Obsessive Compulsive Disorder (OCD)
Obsessive Compulsive Disorder: Obsessive Compulsive Disorder, or OCD, is a persistent pattern of unwanted thoughts, images or impulses called obsessions, that cause the sufferer significant discomfort and anxiety, oftentimes due to their frightening or taboo nature. In order to alleviate the pain caused by these unwanted thoughts, sufferers engage in repetitive or ritualistic actions called compulsions, which can temporarily relieve the anxiety caused by the obsessions. Notably, the OCD sufferer does not want to have these thoughts and finds them very distressing or counter to their values and beliefs. Frequently, the nature of one's obsessions are considered taboos in society, which increases the feeling of shame and secrecy the OCD sufferer experiences. This feeling of shame, as well as the high likelihood of misdiagnosis, can prolong the time it takes to receive the right kind of treatment, with the average time it takes a person to receive proper treatment between 7-9 years.
Common themes in Obsessive Compulsive Disorder
· Contamination OCD: A preoccupation with the presence of germs or a feeling of dirtiness or contamination, often times associated with the compulsion of hand washing, excess use of Purell, and avoidance of 'contaminated' objects.
· Harm OCD: Intrusive thoughts and fears about the possibility of causing harm to others or to oneself. Obsessions include a fear of stabbing, shooting, insulting or injuring others, while compulsions may include isolating from household items such as knives, confessing repeatedly to avoid feeling 'bad' or compulsively researching how to identify signs of a harmful person. Harm OCD can also include suicide obsessions, where the sufferer is plagued with a fear of taking their own life.
· Scrupulosity: Often times includes obsessions around one's relationship to God, morality or core goodness. Sufferers become obsessed with the possibility of being excluded from heaven or redemption, and can engage in many ritualistic compulsions to try to 'wipe clean' their thoughts. Moral Scrupulosity includes an obsession with goodness and an extreme intolerance for behavior perceived of as 'bad' or immoral.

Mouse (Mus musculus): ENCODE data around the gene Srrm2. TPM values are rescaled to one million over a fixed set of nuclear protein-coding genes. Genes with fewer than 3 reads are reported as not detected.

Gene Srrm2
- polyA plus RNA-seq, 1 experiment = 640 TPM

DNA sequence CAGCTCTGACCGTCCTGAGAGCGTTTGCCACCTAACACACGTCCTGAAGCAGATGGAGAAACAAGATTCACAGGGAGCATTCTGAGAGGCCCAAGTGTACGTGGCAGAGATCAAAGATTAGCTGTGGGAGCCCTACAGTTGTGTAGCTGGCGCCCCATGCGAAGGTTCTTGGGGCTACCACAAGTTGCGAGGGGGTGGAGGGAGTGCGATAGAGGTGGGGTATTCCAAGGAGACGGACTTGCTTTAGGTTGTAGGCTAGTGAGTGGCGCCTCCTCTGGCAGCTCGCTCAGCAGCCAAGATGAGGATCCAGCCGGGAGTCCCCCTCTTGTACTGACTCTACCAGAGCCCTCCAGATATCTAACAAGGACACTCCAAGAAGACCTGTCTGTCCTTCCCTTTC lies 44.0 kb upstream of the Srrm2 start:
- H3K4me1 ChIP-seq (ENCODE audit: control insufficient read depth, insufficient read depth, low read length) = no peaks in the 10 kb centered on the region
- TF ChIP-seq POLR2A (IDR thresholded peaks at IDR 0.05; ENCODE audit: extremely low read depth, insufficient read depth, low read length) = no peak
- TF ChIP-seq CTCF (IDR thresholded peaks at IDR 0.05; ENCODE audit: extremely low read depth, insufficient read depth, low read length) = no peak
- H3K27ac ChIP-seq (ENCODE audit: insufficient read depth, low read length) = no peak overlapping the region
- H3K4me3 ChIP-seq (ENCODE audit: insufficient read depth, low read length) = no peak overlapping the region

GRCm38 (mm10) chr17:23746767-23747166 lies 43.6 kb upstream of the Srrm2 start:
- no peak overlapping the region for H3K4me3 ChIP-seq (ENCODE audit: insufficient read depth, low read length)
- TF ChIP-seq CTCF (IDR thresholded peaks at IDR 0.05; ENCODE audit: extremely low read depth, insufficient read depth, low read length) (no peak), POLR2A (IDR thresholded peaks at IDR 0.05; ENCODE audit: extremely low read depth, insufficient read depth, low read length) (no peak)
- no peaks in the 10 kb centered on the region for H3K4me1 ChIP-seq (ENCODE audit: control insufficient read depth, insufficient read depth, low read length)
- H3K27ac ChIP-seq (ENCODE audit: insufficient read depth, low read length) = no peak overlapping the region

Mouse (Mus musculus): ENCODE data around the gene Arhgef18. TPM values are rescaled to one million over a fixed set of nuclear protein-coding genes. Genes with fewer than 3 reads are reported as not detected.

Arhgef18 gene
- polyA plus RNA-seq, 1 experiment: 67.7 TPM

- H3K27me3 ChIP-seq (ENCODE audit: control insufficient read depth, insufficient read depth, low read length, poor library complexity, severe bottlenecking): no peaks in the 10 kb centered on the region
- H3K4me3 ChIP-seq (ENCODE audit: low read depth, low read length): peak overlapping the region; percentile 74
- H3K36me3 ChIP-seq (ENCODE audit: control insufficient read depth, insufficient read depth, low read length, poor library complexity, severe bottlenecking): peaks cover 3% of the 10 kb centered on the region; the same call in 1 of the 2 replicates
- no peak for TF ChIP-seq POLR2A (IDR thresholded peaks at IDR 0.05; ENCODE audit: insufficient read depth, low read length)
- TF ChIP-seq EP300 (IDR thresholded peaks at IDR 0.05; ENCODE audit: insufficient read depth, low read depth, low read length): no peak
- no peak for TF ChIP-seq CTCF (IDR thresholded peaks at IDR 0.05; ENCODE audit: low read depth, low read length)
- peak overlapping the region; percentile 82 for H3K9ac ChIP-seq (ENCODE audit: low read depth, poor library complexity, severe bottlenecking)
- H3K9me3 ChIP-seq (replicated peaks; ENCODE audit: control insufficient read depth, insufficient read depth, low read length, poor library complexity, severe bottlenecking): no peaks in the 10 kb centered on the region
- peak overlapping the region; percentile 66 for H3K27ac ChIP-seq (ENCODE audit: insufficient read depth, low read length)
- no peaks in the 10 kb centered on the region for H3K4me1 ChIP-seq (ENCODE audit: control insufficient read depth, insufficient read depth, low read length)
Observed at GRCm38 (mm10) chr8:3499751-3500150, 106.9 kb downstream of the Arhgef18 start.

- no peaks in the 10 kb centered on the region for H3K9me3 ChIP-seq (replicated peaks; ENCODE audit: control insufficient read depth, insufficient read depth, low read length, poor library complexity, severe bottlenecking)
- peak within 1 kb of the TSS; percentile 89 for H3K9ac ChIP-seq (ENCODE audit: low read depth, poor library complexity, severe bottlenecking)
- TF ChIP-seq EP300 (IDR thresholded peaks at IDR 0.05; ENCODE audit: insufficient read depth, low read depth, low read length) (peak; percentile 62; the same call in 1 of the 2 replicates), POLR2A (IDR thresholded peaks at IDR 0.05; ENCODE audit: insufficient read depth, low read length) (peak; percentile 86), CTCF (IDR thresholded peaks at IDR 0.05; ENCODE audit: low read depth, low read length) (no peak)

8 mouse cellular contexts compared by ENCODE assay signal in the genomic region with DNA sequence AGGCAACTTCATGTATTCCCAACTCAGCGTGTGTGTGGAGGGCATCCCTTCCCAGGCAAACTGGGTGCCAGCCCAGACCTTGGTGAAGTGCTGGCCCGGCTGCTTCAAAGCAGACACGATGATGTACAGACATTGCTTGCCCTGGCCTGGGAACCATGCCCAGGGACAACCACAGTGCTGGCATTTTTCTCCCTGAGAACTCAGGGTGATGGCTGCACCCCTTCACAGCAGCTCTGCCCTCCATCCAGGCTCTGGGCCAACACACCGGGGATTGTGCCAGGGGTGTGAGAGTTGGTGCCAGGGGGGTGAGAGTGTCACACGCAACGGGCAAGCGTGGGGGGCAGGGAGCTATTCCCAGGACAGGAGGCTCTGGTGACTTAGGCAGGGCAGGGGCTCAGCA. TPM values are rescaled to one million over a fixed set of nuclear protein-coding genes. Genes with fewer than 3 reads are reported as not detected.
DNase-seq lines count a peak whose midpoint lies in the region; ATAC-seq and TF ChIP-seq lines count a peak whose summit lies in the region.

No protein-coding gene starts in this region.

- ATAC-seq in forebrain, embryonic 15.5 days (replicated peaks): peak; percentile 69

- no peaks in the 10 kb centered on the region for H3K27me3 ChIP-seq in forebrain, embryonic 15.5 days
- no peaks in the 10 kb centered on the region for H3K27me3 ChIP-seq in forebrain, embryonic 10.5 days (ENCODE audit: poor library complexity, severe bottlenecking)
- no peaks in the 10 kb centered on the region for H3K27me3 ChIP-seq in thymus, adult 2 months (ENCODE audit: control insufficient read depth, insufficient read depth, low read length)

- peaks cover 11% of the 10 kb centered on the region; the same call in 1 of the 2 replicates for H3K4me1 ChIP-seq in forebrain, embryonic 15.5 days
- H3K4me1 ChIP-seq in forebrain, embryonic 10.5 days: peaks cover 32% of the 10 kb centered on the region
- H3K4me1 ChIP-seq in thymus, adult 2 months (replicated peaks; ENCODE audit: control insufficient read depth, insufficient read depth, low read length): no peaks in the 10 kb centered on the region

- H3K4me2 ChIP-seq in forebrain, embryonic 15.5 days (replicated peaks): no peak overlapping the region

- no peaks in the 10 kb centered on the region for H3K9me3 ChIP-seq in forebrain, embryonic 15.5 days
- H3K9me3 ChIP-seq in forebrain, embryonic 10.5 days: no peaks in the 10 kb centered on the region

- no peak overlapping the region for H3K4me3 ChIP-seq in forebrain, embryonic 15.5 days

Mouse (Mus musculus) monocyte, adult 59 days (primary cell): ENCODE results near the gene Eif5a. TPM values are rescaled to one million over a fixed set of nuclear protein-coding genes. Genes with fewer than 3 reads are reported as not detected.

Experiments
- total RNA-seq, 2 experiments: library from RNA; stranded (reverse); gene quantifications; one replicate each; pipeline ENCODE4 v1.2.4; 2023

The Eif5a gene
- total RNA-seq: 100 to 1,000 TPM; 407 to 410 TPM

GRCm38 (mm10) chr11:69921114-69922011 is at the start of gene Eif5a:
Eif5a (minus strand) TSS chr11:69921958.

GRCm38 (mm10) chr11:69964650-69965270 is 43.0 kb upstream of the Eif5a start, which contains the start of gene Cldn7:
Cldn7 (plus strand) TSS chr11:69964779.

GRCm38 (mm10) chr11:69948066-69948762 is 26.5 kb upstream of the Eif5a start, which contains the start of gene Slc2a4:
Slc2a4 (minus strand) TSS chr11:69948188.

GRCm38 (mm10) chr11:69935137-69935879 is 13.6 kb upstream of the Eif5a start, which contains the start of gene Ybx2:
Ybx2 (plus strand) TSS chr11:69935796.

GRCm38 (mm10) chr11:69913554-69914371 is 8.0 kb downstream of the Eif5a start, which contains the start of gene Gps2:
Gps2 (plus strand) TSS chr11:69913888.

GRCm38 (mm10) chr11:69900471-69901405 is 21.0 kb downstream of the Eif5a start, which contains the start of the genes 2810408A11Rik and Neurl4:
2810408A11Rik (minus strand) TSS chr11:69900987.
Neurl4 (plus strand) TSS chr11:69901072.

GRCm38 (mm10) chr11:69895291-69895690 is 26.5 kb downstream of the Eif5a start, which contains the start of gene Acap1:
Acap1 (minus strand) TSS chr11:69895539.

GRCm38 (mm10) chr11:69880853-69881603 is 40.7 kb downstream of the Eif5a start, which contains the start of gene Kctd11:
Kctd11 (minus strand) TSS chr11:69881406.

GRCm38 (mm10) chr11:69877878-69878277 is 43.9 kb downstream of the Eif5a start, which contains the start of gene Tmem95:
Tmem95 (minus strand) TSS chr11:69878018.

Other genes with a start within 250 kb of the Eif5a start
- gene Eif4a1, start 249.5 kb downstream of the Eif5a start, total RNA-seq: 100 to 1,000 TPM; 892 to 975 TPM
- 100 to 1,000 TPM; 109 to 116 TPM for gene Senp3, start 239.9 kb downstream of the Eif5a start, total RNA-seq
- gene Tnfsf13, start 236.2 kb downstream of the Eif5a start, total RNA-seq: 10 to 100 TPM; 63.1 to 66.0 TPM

· Relationship OCD: A constant and persistent doubt about the 'rightness' of ones relationship, or the 'correct' amount of love or attraction one feels for their partner. Compulsions can include constant scrutiny of partner's percieved flaws, checking to assess how attracted or 'in love' one feels towards their partners multiple times a day, or incessant mental comparison to others or past relationships. This debilitating and frequently mis-diagnosed category of OCD is unique in that the sufferer fundamentally wants to stay in their relationship, but is plagued by the presence of doubt.
· Sexual Orientation OCD: Oftentimes called "Gay ocd," sexual orientation obsessions can include worries about being gay when one identifies as straight, heterosexual, worries about being transgender when one identifies as heterosexual, or worries about being straight when one identifies as being gay. Common compulsions include checking against members of the same sex to 'test' attraction, checking oneself for signs of groinal response around members of the same sex, and avoiding members of the same sex for fear of experiencing the anxiety.
· Post Partum OCD: A fear of hurting or wanting to hurt ones child. Frequently experienced during the first few months of infancy but can extend into childhood as well. Common compulsions include not wanting to stay alone with ones child, removing objects that could cause harm in the home, confession to one's partner or others to alleviate a sense of responsibility, and excessive researching.
· Symmetry Obsessions: A preoccupation with the exact order or appearance of things in ones home or in ones life. Compulsions include excess time spent organizing and putting objects in certain orders, and a rigid adherence to things being in their place.
Treatment for OCD
The prognosis for OCD is very positive with the right treatment. Cognitive Behavioral therapy (CBT) is considered the gold standard for OCD treatment, and is used at the onset of therapy to challenge the distorted thoughts and promote rational thinking. Mindfulness and Acceptance therapies are then employed to help the client manage the anxiety and discomfort which accompany these oftentimes horrific thought patterns, and finally, exposure and response prevention (ERP) is used to gradually challenge the client to face their fears. Often, when we face our feared scenario in small, manageable ways, we discover that the outcome we expect either does not occur, or is far more manageable than we might have thought. Exposure therapy should always be done with the help of a licensed professional, and preferably someone who specializes in the treatment of Obsessive Compulsive Disorder.